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Pulse - Spring 2021 Test Patterns: Unlocking the Bacterial Code of Recurrent and Antibiotic-Tolerant Ear Infections

By Elisa Ludwig

Any parent of young children knows all too well the misery of middle ear infections — many of which are recurrent and some of which can tolerate antibiotic treatment. But what if there were a way to predict such outcomes based on bacterial analysis? Better still, what if there were drugs specifically designed to help target these tough cases?

For some time, Mell has been intrigued by the human bacterial pathogen nontypeable Haemophilus influenzae (or NTHi), which causes ear infections (otitis media) in children, and lung infections for those with chronic respiratory illness. Mell has been particularly interested in a process called “natural transformation,” in which cells actively transport environmental DNA through their cell membranes where homologous molecules can be incorporated into chromosomes. This allows NTHi and other “naturally competent bacteria” to acquire genes from their relatives, which can spread antibiotic resistance genes and other pathogenesis traits.

A phylogenetic tree from the genome analysis.

A phylogenetic tree from the genome analysis. Red circles indicate samples collected from a sick child’s ear; black circles are from a sick child’s nose; gray circles are from a healthy child’s nose. Filled circles indicate the presence of two genes, potE and speF. The colors around the outside indicate different children.

Joshua Chang Mell, PhD, assistant professor in the Department of Microbiology & Immunology, is tackling these questions in his study “Detecting and Disrupting Biofilms in Recurrent Ear Infections,” for which he was awarded a 2020 Hartwell Foundation Grant.

Most recently, he embarked on genome-wide association studies to connect natural genetic variation in NTHi bacteria with the risk of pediatric middle ear infections. This involves collaboration with PIs in Drexel’s Center for Advanced Microbial Processing (CAMP), including Garth D. Ehrlich, PhD, professor, Departments of Microbiology & Immunology, and Otolaryngology-Head & Neck Surgery, and Joris Beld, PhD, assistant professor, Department of Microbiology & Immunology, along with Michael Pichichero, MD, director of the Rochester General Hospital Research Institute, which holds a vast archive of tens of thousands of bacteria specimens, dating back more than 15 years, from healthy children’s nasal passages and from the middle ears of children with otitis media.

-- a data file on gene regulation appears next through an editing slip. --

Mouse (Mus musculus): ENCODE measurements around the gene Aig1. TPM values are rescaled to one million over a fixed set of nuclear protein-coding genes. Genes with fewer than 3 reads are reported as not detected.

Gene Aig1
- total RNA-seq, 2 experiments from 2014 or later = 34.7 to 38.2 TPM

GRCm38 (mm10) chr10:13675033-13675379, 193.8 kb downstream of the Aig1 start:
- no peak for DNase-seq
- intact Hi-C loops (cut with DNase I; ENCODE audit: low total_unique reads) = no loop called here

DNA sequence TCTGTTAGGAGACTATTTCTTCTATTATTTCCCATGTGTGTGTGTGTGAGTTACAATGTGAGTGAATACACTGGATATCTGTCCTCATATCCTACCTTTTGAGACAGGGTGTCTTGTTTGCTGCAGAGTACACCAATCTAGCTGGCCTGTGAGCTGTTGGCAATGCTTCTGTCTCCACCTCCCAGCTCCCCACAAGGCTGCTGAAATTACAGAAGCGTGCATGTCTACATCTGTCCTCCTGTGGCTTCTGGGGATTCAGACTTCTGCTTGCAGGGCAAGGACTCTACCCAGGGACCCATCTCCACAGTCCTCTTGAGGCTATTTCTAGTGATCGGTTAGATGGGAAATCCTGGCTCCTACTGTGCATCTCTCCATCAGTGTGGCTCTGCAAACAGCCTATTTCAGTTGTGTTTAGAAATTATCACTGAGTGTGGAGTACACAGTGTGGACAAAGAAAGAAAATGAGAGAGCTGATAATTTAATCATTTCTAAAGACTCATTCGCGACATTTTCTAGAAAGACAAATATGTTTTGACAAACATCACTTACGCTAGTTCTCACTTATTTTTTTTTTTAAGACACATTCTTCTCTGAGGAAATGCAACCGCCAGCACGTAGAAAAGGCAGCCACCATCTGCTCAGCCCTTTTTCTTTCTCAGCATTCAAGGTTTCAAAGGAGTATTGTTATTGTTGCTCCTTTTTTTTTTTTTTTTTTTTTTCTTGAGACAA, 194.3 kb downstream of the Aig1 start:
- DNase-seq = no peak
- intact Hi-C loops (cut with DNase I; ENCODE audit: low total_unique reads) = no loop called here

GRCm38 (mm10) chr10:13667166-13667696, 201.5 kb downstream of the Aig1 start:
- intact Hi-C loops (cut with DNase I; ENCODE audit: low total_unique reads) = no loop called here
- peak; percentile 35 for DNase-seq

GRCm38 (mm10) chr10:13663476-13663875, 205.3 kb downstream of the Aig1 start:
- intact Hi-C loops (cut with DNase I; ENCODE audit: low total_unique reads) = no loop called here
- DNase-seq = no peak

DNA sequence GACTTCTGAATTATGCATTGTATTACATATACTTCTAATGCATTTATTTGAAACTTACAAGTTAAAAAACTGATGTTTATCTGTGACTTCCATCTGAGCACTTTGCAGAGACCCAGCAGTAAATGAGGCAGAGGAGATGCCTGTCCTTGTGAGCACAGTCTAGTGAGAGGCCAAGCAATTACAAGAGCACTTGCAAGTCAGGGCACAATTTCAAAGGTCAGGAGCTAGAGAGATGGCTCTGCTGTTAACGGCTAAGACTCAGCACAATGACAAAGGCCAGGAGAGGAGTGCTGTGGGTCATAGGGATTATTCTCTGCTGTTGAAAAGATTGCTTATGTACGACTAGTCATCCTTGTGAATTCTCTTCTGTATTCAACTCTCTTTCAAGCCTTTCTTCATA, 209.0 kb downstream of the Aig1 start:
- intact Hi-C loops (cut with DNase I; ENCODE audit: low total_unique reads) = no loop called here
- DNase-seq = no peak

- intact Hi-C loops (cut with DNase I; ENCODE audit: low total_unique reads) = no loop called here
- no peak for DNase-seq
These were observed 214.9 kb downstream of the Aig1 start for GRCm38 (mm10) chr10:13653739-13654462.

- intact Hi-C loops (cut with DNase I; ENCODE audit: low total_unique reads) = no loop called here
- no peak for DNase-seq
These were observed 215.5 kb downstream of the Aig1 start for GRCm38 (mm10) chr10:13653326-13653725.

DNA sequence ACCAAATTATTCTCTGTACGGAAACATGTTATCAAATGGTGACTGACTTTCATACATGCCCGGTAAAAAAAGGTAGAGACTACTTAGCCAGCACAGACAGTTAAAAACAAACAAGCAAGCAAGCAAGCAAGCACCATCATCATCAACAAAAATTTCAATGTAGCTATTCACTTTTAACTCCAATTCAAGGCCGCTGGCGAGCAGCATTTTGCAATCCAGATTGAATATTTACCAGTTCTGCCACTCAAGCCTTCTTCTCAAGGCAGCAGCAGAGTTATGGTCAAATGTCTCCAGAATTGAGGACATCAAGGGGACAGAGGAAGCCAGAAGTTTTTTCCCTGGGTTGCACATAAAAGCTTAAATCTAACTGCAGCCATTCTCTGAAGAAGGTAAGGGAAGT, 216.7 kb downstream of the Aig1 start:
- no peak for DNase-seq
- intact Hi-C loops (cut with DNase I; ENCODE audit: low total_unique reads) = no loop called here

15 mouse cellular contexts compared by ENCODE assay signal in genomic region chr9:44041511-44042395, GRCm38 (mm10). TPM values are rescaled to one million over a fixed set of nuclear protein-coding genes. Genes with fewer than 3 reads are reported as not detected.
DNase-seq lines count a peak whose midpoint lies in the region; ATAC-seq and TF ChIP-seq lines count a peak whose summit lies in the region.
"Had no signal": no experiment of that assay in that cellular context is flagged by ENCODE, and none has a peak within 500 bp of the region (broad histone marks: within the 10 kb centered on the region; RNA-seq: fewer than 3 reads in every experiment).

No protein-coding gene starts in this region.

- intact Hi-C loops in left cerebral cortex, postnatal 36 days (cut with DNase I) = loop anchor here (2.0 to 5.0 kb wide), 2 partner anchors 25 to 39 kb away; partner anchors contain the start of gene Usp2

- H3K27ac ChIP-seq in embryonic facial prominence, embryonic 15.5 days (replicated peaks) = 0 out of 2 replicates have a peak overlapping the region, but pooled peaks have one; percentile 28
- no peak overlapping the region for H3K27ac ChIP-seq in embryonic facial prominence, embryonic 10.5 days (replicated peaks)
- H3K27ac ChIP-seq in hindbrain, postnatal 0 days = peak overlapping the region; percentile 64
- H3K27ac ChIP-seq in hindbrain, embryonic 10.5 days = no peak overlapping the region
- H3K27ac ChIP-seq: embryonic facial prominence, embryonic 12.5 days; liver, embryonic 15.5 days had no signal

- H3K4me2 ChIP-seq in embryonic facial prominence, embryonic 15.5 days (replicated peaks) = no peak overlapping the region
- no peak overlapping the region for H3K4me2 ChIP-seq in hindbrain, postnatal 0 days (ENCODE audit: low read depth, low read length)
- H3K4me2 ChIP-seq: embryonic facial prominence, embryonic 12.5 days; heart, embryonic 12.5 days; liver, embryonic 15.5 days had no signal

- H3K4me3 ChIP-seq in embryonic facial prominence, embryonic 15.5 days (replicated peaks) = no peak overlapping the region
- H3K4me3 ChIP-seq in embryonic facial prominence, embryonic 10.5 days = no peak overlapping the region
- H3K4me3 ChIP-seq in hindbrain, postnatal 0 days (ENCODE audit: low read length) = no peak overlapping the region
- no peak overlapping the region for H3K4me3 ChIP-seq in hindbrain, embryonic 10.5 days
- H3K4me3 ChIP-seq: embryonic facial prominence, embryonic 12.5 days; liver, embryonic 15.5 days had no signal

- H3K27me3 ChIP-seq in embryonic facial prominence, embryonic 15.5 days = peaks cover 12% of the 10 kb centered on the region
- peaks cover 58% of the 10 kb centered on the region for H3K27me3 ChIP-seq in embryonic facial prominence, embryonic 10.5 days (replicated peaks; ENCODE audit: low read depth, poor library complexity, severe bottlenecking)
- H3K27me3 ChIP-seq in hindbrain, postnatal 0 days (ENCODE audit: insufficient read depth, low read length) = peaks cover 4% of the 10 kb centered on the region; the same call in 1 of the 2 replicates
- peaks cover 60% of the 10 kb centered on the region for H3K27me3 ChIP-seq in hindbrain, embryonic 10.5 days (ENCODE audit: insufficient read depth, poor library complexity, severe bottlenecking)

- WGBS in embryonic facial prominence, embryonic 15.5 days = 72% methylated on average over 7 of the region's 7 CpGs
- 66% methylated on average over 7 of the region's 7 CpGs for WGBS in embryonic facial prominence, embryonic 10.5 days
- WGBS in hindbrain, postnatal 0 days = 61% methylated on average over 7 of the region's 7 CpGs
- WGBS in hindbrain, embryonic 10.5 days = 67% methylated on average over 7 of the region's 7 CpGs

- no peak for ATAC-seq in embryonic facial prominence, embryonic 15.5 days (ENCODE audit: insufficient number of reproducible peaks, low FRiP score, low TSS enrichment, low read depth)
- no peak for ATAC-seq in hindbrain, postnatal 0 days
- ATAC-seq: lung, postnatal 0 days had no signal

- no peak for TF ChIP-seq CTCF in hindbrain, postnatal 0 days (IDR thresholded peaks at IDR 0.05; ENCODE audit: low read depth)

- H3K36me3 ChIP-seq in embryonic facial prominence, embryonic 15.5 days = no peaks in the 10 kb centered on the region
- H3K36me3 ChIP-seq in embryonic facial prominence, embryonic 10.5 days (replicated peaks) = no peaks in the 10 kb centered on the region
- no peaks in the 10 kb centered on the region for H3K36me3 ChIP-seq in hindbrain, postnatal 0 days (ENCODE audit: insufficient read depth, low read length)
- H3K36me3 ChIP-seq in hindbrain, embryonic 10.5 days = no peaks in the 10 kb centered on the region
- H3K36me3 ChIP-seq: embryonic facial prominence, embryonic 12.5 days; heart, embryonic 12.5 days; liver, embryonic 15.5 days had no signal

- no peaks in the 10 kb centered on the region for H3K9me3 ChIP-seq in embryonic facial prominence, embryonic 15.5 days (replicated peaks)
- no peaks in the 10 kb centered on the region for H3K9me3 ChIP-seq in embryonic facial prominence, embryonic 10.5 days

“By sequencing and then comparing the highly diverse genomes of more than 200 NTHi isolates collected from healthy and disease states, we identified several bacterial genes whose presence or absence predicted isolation from heath or disease,” Mell says. “These were nearly all involved in pH homeostasis and nitrogen metabolism. This turned out to be quite interesting clinically, since it’s recently been shown that the fluid from infected middle ears is often alkaline (high pH), and we found bacterial genes whose products modify extracellular pH.”

Mell was surprised by the results, which found less evidence for virulence genes, but rather evidence for the opposite.

“We had really set out to find genes whose presence in the bacterium contributes to pathogenesis during middle ear disease. Instead, out of six candidate genes, five of the ‘hits’ were associations between disease and gene absence,” he says. “On the one hand, this offers much less obvious routes toward translational research. A bona fide virulence gene could become the target for a new drug or therapy, but it’s hard to design a drug against something that isn’t there. On the other hand, the literature shows us many instances of bacteria that normally don’t cause disease that can become pathogenic upon losing gene functions.”

These findings were the basis for intended follow-up mechanistic studies with candidate genes and the team’s proposal to the Hartwell Foundation.

“Our main hypothesis is that bacteria that are more likely to form biofilms in the middle ear environment are also more likely to cause recurrent ear infections, a major health problem for many young children,” he says. “We are now working to examine the relationship between pH changes and biofilm formation, a trait that allows bacteria to persist within infection, in spite of antibiotic treatment. Notably, the machinery in NTHi required for biofilms is also required for natural competence. Our preliminary data suggest that different strains are highly variable in their biofilm formation and in the environmental conditions that trigger it.”